In addition, it has been reported that CP2k, aPACE, PEI10k-LinA15-PEG3.0, PEG-PAsp(TEP)-Chol, cRGD-PEG-P(Lys-MP), PEG [Glu(DET)] 2 etc. can be passed intravenously Or subcutaneous administration delivers mRNA to lung, liver or tumor (Figure 4).
In the past, we designed and evaluated a large number of polymers for nucleic acid delivery, and studied the molecular structure of the polymer, the form and degree of polymerization, hydrophobic core, hydrophilic chain, PEG fragments, targeted partial modification and other nucleic acid (siRNA) The impact of delivery performance.
Various polymers have been further synthesized and are being evaluated for their effect on mRNA delivery. As a representative example, cRGD-poly(ethylene glycol) (PEG)-polylysine (PLys) (thiol) and poly(N-isopropylacrylamide) (PNIPAM)-PLys (thiol) ) The hybrid polymer composed of successfully delivered mRNA to tumor tissues and mediated gene expression.
Compared with lipids, polymers are less used in nucleic acid therapy, largely due to their molecular complexity and uncontrollable manufacturing.
In this case, simple and effective polymers are most likely to be used clinically. At the same time, biodegradation and biological response are also key factors to be considered in mRNA delivery.
The former is beneficial to reduce toxicity and enhance the therapeutic index, while the latter may promote cellular uptake and escape of bioreactive endosomes. PBAE, CART and APE are representative biodegradable polymers that exhibit effective mRNA delivery efficiency in animals.
In addition, targeting moieties can be introduced into the polymer to enhance its tissue targeting performance, including TriMan-Lip and cRGD-PEG-P (Lys-MP) (Figure 4).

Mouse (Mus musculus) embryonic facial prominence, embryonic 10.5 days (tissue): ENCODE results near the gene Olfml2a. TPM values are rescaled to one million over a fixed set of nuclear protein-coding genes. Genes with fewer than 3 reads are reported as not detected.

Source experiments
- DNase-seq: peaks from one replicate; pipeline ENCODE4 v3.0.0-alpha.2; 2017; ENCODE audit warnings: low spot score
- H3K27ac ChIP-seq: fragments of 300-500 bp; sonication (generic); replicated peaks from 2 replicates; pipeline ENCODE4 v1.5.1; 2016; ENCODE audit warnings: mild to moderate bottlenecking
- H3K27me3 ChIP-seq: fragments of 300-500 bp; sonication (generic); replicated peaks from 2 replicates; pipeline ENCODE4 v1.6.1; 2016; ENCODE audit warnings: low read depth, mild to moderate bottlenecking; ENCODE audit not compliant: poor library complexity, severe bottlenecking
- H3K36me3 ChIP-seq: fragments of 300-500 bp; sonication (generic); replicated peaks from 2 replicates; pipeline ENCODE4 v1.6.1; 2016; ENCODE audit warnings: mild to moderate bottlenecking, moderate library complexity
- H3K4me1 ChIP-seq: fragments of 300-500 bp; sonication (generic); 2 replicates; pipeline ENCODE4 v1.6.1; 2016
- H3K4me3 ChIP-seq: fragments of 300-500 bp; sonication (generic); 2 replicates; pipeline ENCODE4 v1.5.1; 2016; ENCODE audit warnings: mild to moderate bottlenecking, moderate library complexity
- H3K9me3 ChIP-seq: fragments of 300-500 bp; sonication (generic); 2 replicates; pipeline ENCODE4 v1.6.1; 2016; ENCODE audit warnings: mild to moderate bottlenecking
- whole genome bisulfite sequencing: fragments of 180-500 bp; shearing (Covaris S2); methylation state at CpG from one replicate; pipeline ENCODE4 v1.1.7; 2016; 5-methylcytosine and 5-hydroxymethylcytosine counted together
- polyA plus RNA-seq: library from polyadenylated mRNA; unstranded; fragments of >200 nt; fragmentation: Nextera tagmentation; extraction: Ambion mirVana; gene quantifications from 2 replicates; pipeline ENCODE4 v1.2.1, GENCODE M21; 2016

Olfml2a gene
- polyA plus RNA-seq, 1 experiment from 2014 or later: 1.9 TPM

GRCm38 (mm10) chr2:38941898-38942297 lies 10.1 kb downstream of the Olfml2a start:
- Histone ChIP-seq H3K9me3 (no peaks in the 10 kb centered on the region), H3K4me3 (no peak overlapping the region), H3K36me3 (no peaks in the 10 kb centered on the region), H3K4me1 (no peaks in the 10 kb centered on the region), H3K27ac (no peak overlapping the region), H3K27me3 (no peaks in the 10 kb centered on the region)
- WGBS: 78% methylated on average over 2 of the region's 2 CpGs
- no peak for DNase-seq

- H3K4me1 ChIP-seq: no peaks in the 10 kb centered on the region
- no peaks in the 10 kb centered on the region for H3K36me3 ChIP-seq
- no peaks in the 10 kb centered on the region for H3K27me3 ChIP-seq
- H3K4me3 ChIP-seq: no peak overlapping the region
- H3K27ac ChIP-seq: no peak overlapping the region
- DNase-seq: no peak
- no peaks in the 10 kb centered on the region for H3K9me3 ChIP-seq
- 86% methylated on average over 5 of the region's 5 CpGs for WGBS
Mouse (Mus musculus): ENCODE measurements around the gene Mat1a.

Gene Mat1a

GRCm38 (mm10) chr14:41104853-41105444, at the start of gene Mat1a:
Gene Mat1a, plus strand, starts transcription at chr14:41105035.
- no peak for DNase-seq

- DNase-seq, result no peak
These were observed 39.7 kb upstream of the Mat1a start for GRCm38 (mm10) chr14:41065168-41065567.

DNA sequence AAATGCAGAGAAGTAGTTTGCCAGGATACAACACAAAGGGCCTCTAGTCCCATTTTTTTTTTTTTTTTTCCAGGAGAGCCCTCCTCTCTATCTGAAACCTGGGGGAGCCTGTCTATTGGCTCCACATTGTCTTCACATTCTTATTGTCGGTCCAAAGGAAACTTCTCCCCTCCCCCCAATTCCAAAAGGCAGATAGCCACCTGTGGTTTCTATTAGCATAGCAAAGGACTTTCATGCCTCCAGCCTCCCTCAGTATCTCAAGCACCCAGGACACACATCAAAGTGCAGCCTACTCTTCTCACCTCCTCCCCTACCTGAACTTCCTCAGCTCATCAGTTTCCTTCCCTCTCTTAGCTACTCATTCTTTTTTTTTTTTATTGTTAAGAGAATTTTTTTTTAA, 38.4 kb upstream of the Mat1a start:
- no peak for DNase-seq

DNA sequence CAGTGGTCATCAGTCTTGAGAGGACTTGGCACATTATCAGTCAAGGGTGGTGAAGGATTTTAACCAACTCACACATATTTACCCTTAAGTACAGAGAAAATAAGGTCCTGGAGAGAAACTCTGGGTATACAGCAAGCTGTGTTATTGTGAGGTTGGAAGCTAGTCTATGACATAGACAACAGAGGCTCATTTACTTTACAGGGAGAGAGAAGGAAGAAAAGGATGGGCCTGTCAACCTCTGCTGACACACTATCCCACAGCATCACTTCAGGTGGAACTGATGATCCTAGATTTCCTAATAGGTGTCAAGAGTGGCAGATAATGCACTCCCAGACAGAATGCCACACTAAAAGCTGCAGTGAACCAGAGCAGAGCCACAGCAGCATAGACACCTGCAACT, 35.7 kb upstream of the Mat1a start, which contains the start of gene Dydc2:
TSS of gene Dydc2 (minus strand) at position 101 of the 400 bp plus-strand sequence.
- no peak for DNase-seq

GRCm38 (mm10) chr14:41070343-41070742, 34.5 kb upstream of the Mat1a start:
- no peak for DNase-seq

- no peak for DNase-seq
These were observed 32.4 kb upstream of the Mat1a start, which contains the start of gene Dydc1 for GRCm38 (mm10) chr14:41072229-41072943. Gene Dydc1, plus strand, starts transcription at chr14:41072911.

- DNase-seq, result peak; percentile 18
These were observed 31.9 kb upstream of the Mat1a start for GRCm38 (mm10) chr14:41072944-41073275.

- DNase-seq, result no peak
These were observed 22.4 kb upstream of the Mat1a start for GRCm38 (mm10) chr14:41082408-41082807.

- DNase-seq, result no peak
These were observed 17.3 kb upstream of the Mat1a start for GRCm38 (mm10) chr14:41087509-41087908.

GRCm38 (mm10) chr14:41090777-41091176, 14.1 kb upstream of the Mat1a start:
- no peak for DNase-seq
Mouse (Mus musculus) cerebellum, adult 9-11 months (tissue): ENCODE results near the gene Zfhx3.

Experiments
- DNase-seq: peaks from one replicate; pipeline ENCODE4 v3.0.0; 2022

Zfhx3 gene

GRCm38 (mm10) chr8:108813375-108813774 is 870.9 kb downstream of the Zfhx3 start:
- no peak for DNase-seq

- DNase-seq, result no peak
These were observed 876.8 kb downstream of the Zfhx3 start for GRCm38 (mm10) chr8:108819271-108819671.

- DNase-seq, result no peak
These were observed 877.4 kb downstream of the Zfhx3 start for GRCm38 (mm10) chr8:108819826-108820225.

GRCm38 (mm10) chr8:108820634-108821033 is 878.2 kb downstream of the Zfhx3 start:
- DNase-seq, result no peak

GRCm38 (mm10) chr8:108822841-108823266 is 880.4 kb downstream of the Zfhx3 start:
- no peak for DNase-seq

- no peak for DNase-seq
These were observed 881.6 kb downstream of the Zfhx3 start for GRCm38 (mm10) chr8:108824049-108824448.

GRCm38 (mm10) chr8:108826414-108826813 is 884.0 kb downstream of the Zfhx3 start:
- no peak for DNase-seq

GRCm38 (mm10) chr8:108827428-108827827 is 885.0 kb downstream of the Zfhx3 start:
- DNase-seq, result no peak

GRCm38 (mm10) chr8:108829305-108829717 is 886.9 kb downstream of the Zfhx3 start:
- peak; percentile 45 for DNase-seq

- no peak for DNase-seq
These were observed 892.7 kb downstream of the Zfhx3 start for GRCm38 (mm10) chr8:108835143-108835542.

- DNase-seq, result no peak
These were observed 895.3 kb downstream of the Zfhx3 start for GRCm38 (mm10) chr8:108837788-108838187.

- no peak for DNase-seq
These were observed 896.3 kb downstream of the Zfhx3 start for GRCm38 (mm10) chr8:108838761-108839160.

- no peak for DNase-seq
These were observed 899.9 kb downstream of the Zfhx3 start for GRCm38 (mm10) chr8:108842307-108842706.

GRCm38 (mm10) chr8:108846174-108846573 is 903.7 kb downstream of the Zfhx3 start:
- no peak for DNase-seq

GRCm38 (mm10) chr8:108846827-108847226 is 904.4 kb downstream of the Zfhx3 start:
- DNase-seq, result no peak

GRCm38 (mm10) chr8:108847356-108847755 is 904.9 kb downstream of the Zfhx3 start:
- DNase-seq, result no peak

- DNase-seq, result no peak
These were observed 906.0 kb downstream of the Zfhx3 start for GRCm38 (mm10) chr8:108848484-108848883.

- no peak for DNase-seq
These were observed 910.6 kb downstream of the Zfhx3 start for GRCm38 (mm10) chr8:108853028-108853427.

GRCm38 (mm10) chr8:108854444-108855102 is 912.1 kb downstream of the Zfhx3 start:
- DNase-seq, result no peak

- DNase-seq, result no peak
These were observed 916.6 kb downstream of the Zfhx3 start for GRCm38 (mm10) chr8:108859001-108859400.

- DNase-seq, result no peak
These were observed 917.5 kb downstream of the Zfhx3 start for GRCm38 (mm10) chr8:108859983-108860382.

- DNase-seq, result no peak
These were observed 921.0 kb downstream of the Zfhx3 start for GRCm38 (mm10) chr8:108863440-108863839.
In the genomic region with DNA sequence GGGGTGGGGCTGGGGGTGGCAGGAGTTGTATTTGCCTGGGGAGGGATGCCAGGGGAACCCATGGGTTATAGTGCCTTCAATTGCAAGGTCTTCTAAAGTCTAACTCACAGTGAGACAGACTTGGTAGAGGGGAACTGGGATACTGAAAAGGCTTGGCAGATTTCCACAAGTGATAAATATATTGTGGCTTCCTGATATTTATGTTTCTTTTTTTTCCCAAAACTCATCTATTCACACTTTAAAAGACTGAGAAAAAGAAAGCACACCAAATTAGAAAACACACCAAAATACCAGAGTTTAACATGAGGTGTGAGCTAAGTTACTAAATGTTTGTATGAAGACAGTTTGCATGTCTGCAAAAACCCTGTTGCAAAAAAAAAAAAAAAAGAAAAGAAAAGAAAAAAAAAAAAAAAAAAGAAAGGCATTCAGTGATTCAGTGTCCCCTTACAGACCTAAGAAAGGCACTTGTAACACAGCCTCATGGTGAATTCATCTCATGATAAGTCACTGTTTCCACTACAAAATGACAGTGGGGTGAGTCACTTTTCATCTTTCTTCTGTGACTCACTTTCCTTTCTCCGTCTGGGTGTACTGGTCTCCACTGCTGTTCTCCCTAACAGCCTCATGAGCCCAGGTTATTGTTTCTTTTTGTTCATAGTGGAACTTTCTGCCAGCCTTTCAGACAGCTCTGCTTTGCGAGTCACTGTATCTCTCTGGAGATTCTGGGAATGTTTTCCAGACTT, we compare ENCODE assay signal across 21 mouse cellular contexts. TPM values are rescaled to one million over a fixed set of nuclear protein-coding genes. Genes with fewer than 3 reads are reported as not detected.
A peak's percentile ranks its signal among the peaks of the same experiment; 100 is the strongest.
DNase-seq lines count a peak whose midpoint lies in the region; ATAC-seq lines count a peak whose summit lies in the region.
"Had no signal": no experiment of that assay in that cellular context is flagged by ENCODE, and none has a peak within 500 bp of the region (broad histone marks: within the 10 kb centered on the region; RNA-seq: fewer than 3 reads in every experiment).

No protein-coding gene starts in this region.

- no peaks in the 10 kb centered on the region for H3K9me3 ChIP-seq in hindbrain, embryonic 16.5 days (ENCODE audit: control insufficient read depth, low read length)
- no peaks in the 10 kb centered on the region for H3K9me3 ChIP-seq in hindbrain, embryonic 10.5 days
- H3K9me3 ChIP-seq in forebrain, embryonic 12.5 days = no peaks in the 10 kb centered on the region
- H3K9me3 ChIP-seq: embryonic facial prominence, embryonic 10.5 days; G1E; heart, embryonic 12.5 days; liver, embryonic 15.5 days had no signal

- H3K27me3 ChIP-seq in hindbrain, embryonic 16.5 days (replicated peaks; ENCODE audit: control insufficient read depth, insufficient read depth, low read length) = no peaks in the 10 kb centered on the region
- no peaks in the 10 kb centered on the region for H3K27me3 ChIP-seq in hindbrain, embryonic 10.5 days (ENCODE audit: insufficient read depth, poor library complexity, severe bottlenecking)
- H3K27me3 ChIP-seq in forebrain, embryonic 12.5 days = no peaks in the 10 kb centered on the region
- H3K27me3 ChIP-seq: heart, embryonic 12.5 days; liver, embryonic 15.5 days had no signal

Another commonly used material for mRNA transfection is protamine, a small protein rich in arginine.
Protamine can be tightly combined with mRNA to form nanoparticles, which can protect mice, ferrets, and pigs against influenza viruses.
The protamine/mRNA complex has also made progress, and a large number of clinical trials are underway.
However, mRNA pharmaceutical companies are gradually inclined to replace protamine with LNP because the former has better mRNA protection and delivery efficiency.
In addition, some other protein or peptide-derived materials, such as OM-PBAE, RALA and extracellular vesicles, virus-like particles, chitosan-alginate gel scaffolds, fluorinated peptide crystals, DNA-modified gold nanoparticles and Polycation functionalized zirconium (Zr)-based metal organic framework (MOF) has been proven to be used for in vivo/external mRNA transport.
Several polymer or lipid-based commercial transfection reagents, such as in vivo jetPEI™, Lipofectamine™, MegaFectin™, Stemfect™ and TranslT™, are also capable of concentrating and loading mRNA, protecting its cargo from degradation and transporting in and out of the body. cell.
Compared with other delivery systems, nano-sized preparations have many advantages, such as easy manufacturing, small batch-to-batch variation, good biocompatibility and scalability.
In addition, some liposomes and polysomes can be functionalized by coupling chemical groups with specific cell or tissue ligands.
Recently, these nanoparticles or nanostructures have been widely used in mRNA-based cancer immunotherapy, antiviral vaccines and the expression of functional proteins in specific tissues.
In addition to the delivery system, choosing an appropriate injection method for a specific tissue or disease is also important to ensure the successful delivery of mRNA.
Electroporation and microinjection are commonly used for mRNA transfection in vitro.
Some preclinical and clinical studies are used to evaluate the treatment of cancer immunotherapy with electroporation for IVT mRNA or patient-derived mRNA (Table 2).
Intravenous injection of naked mRNA can activate the innate immune system, which indicates that the technology can be applied to require an immune response and a relatively small amount of encoded protein.
It may be the kind of other clinical applications that need to replace large amounts of protein therapy.